by Eleonore Hebal
Eleonore Hebal is the proud owner of Gypsy Moon Bakehaus, a small catering & bakery business that specializes in artisan bread and exotic fare. Prior to relocating to Amherst in 2014, she worked with James Beard nominated chef, Jacob Sessoms, in Asheville, North Carolina. When Eleonore is not busy baking at the Village Hive in downtown Amherst, she can be found alongside Chef Salvatore Friedel in the kitchen of the Green Fountain Inn in Waupaca.
Pickled Beet Eggs
Spring has arrived. Thank goodness. Every April I enjoy collecting eggs with my children at my favorite chicken-lady’s homestead while basking in the sunshine and unending bird-songs. We always find unique ways to decorate them for Easter. This year I aspire to use natural dyes and beeswax … and then, successfully feed all of the eggs to my children by the end of the month. Considering that neither of my sons really care for hard-boiled eggs (and refuse to eat deviled eggs) will make this challenging. Perhaps if I make the preparation process entertaining and the final product strangely beautiful, it will be easier than I expect. Ha! My fingers are crossed.
I found this traditional recipe in Persimmon & Peach: A Culinary and Craft Journal. For generations, Polish grandmothers have kept large jars of red pickled eggs, affectionately known as ‘“red beeters,” in their cupboards. They are also a beloved staple in the Pennsylvania Dutch community. I have a sneaking feeling they will be incorporated into my family’s Easter traditions after this year. I hope your family enjoys this recipe too. Happy Easter!
6 hard boiled eggs, peeled
1 large beet, peeled and cut into 1-inch pieces
1 cup cider vinegar
1 large shallot or small yellow onion, sliced
2 cloves garlic, sliced
1/3 cup granulated sugar
5 cardamom pods
3 whole cloves
1 star anise pod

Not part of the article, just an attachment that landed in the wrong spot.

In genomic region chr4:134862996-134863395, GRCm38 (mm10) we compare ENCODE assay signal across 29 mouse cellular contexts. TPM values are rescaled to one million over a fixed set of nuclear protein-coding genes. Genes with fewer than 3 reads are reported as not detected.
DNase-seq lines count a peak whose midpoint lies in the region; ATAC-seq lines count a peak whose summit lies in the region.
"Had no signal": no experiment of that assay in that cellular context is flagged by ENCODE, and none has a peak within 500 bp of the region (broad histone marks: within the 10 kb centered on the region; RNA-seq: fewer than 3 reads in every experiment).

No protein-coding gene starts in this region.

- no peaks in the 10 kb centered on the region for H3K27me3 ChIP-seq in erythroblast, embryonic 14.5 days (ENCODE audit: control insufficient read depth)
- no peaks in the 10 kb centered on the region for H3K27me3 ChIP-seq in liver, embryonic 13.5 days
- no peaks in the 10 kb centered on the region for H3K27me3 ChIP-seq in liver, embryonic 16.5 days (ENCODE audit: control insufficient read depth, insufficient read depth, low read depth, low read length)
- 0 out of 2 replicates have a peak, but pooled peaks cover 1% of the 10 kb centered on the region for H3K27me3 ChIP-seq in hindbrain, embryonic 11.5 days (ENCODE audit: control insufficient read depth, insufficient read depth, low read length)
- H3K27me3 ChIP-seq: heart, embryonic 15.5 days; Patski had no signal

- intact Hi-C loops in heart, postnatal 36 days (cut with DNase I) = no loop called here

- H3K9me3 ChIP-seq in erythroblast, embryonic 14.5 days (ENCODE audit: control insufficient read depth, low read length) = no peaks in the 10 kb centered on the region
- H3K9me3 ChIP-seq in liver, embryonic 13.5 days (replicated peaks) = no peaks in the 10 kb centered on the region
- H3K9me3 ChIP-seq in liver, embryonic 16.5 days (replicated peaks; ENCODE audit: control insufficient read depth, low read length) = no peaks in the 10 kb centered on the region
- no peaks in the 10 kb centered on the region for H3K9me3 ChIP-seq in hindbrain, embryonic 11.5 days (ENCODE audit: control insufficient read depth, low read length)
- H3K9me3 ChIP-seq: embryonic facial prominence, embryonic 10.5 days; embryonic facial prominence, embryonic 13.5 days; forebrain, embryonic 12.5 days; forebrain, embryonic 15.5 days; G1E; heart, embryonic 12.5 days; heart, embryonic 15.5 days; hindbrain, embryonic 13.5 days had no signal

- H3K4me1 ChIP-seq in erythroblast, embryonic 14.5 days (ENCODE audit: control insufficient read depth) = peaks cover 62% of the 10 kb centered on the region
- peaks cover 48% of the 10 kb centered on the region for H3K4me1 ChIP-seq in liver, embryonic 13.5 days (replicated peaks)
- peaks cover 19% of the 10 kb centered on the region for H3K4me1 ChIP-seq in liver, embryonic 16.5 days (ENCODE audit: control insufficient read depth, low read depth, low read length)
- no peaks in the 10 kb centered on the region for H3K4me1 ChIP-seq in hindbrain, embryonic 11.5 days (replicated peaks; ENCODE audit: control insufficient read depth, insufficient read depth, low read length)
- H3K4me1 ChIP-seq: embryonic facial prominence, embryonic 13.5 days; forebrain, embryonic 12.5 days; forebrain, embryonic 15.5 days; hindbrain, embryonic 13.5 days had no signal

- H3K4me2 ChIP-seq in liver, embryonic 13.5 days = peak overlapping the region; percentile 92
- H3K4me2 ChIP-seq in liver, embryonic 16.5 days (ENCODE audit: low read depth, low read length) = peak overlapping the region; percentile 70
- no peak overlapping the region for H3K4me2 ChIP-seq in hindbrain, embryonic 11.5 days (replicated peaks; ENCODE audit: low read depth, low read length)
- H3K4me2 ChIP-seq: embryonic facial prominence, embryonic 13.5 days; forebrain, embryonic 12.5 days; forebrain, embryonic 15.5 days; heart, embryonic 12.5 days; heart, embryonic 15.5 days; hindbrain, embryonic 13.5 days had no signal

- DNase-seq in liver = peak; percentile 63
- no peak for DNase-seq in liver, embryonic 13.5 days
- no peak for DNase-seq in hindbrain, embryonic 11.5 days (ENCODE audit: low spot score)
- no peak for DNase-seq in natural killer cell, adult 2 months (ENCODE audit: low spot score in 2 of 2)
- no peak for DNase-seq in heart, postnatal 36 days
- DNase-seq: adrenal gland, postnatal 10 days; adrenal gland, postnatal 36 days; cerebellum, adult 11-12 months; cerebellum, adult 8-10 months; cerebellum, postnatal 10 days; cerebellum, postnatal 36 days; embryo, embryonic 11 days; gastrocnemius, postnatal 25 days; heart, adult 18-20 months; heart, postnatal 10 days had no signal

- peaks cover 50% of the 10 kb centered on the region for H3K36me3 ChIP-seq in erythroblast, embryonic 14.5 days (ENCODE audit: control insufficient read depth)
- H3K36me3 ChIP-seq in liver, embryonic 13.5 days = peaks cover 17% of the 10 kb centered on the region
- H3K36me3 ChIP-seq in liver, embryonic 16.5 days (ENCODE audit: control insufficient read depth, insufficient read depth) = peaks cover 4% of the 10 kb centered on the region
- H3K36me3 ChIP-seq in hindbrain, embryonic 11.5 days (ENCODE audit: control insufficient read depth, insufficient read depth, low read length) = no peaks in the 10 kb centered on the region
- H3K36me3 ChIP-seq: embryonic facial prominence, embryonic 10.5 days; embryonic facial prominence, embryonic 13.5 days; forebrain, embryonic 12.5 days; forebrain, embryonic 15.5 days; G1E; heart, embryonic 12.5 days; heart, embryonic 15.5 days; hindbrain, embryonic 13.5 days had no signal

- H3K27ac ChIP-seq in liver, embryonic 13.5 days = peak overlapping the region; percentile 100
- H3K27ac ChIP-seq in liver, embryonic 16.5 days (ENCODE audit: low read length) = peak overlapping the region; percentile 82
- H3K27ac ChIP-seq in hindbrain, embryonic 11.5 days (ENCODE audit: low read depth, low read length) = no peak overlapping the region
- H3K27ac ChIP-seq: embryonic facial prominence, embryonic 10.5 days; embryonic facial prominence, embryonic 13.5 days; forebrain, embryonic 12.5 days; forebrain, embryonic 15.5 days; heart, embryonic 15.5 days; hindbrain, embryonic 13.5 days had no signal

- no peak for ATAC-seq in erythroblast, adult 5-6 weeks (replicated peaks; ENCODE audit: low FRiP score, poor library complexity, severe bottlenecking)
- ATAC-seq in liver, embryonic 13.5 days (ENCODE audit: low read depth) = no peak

6 hard boiled eggs, peeled
A large jar with a lid (a 3/4-liter jar fits the eggs perfectly, about 25 oz.)
Hard-boil the eggs: Place the eggs in a medium-sized saucepan and cover with two-inches of cold water. Bring just to a boil, cover, and remove from heat. Let sit for 12 minutes before submerging in a bowl of ice water. Peel the eggs, and place in the refrigerator until ready to use.
Bring two cups of water to a boil in a small saucepan, then reduce to a simmer. Add the chopped beet, cover with the lid slightly ajar, and continue to simmer for 15 to 20 minutes, or until a fork easily pierces the beets. Remove from heat and set aside to cool. Drain, reserving the liquid that the beet cooked in.
In a medium saucepan, combine one cup of the liquid that the beet cooking liquid, vinegar, shallot, garlic, sugar, and spices. (If you're left with less than a cup of liquid after simmering the beet, simply add enough water so that it equals one cup.) Bring all to a boil and reduce to a simmer. Continue to simmer for five minutes or until all the sugar has dissolved and the onions are translucent. Remove from heat and set aside to cool. This is your brine.
Once the brine has cooled, place three of the eggs in the jar. Spoon in some of the onions and beets. Add the remaining eggs and spoon in the rest of the onions and beets. Pour in all of the brine. If the eggs aren’t fully covered, add water until they are, and tilt the jar back and forth to mix the water with the brine. Tightly seal the jar and place in the refrigerator. Allow the eggs to pickle for 5 to 7 days to reach their optimal color. Keep refrigerated and use with one month.
Yield: 6 pickled eggs, 1 pickled beet